Using POTTERY is for our Well Being

  • Priya tells how supporting traditional Indian pottery can bring good health, happiness, and wealth to families during Diwali.

Pottery is one of the oldest human inventions and perhaps as old as humankind. It evolved with the evolution of civilization to farming. Agriculture has an incredibly special place in India and defines the country’s profound culture and thought. As Indians learned to grow food, they also needed to store food. This gave birth to the passion and art of pottery. 


India has a proud history of fine pottery. Archaeologists have excavated clay utensils from many ancient historical sites in India.


Pottery is a difficult job that involves multiple steps such as sourcing, molding on potter’s wheel, drying and firing. Potters are devoted to this art and have been passing their expertise to their next generations. It is more of a passion rather than merely a source of livelihood for them.


Unfortunately, with the advancement of technology, pottery has taken a backseat in our lives. Plastic made goods have taken over handmade items. Refrigerators have taken over surahis and matkas, children’s toys are totally plastic made, one will hardly find gullaks today. The Chinese market is taking over the Indian market and pottery is not left untouched by its adversities as it is seeing its downfall. Because of this, the potters are forced to leave their family occupation and move to cities as migrant laborers. They do not want their children to take up pottery as a means of livelihood since the hardships are greater than the returns today. A potter is not able to earn a decent livelihood today. If we do not take action, this ancient form of art may die a slow death over the next couple of generations.

Potteries including Diyas for Sale in Siliguri. Pic by author.   

So, what is being done, and is there a way we can also contribute to protecting this age-old form of art? Thankfully, there are people who have realized the health benefits of using clay utensils and vessels for storing and cooking food. They encourage others to buy clay utensils. Nutrients in the soil go into the body when we consume food cooked in traditionally made clay utensils. Traditional potters of India use a specific type of soil for making a certain type of utensil. This is a science that we need to appreciate more and prevent it from getting lost.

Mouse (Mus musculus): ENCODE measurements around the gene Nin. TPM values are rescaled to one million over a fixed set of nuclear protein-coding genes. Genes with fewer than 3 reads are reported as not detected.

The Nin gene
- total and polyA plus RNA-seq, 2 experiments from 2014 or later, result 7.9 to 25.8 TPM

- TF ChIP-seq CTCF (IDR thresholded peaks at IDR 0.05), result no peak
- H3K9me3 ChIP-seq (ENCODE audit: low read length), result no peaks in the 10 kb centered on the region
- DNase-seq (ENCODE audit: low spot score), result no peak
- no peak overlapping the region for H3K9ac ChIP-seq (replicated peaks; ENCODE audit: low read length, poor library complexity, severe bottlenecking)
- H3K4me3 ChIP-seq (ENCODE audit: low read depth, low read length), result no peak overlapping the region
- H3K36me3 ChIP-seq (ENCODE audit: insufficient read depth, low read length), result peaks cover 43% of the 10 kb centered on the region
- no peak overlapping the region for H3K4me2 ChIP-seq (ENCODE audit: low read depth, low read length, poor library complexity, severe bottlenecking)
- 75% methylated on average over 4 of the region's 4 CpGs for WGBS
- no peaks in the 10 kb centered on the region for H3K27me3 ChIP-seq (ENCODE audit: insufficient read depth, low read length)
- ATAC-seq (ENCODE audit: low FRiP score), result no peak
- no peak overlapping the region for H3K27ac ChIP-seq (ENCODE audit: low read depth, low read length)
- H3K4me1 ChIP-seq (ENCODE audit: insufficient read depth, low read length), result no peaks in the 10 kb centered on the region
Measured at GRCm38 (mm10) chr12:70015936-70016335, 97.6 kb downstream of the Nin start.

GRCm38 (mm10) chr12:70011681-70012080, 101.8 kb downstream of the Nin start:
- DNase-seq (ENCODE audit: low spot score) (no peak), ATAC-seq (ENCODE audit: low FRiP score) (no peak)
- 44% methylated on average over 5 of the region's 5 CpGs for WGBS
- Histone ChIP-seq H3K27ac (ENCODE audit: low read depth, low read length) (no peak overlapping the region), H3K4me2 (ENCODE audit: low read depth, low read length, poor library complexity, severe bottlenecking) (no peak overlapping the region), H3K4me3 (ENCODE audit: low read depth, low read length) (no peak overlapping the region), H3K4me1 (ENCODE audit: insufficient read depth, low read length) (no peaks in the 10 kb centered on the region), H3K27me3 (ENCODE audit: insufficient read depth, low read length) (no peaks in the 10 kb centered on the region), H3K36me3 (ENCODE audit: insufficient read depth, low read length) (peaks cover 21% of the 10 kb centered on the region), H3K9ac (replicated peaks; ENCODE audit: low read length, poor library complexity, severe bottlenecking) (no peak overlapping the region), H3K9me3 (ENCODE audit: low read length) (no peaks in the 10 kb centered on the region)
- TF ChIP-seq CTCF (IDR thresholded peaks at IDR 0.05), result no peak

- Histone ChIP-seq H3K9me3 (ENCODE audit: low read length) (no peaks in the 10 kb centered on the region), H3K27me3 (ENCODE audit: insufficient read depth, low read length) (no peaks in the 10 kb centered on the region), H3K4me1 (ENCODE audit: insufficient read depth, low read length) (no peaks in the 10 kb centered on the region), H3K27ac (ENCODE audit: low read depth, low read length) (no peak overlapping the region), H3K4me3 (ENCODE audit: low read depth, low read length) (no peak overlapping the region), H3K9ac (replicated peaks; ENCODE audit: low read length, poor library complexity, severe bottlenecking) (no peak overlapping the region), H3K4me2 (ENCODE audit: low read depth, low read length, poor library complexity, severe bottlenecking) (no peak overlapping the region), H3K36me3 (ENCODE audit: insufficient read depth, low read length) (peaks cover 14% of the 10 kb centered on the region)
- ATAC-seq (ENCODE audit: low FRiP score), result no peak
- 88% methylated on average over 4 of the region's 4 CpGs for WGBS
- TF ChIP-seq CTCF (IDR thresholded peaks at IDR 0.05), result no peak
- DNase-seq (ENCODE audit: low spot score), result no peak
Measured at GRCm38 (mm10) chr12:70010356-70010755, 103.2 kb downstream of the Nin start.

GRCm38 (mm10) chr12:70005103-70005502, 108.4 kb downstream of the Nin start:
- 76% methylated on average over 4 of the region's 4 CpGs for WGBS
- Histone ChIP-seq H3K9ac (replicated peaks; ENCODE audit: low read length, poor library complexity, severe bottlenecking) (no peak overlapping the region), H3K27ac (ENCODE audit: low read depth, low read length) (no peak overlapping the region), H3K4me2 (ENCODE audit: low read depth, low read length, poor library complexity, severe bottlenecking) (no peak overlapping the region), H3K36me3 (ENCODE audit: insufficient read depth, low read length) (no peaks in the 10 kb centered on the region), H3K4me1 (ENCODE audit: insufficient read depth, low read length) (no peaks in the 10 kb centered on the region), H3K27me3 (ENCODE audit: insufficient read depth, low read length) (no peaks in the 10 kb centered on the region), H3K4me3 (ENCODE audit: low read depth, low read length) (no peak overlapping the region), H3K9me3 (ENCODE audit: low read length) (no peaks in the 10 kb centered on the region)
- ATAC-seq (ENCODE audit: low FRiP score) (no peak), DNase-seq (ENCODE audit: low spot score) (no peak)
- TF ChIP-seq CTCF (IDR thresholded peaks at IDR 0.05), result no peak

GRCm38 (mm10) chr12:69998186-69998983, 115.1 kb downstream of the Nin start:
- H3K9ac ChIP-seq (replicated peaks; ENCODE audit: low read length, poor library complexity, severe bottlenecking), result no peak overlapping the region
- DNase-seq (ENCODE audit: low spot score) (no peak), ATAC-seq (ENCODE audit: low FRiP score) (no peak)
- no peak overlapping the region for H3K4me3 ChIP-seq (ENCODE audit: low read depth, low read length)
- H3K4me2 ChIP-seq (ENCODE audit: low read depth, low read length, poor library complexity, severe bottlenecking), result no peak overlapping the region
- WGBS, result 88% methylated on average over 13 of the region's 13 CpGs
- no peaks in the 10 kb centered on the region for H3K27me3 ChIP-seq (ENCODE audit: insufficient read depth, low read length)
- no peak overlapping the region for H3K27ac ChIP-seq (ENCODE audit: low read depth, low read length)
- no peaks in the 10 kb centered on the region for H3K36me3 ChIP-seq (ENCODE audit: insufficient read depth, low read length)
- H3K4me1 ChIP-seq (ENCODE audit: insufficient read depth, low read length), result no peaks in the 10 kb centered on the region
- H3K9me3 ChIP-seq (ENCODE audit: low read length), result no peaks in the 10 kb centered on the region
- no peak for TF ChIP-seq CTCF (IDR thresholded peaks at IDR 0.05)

Diwali also reminds us of the importance and beauty of pottery even today. Hindus light oil lamps made of clay, diyas, on Diwali. Oil lamps were an integral part of mankind until the electric lights came. The earliest known oil lamp can be dated back to 4500 to 3300 BC. This oil lamp is not simply about light but about creating an ambience of energy, positivity, and receptivity. Vegetable oils used on Diwali exude positivity. Fire is a source of light and life. The Sun is also nothing but Fire.


Lighting a Diya also cleanses the fire element of our body, which is made of the Panch Mahabhutas or the five elements: fire, water, earth, air and space. This cleaning is known as Bhuta Shuddhi in the system of Yoga. Therefore, Hindus worship the light of the lamp on Diwali as reflected in the following Sanskrit Sholka.


Shubham Karoti Kalyanam-Arogyam Dhana-Sampada

Shatru-Buddhi-Vinashaya Dipa-Jyotir-Namostute

Meaning: we bow down to the light of the lamp which brings auspiciousness, health, prosperity and dispels inimical feelings.


So, the solution is very simple: “Go Local, Support Kumhaars/Potters”.

Pottery being made. Pic by author.  

This Diwali buy murtis and diyas from local potters and try not to get dazzled by the shiny imported items wrapped in stifling plastic. Buy diyas and paint them at home. Choose to buy from potters so they too have a prosperous Diwali. Also, we should try eating and cooking in utensils made by potters at least once a week. Like all of us, this pandemic has affected them as well. This is the least we can do to save this age-old art and support our traditional businesses. We may not like to buy expensive paintings, but pottery is a form of art that we can easily afford.


Let us support this art of heart and mind. Let us show compassion and understand the importance of pottery. “A potter is one of the few people left who uses his natural faculties of heart, head and hand in balance - the whole man,” Bernard Leach.


Author Priya is a CA, CPA, Publisher and Children’s Book Author, Founder of Eternal Tree Books LLC, East Brunswick, NJ, USA. Site is

Hand-made poterry, Majuli Island Assam.

Terracota items, Kondegaon Bastar, Chhatisgarh.

Pottery Kutch   

Also see

1. Handmade pottery Majuli Assam

2. Making of Terractoa Bastar

3. Pottery Products Kutch

Receive Site Updates